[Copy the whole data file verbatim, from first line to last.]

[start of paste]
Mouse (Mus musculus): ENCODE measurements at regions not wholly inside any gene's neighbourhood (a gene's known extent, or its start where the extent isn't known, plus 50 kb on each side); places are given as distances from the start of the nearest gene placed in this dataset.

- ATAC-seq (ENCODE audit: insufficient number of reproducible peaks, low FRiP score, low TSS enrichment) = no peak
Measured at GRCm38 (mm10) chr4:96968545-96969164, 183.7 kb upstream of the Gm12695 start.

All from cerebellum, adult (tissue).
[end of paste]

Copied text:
Mouse (Mus musculus): ENCODE measurements at regions not wholly inside any gene's neighbourhood (a gene's known extent, or its start where the extent isn't known, plus 50 kb on each side); places are given as distances from the start of the nearest gene placed in this dataset.

- ATAC-seq (ENCODE audit: insufficient number of reproducible peaks, low FRiP score, low TSS enrichment) = no peak
Measured at GRCm38 (mm10) chr4:96968545-96969164, 183.7 kb upstream of the Gm12695 start.

All from cerebellum, adult (tissue).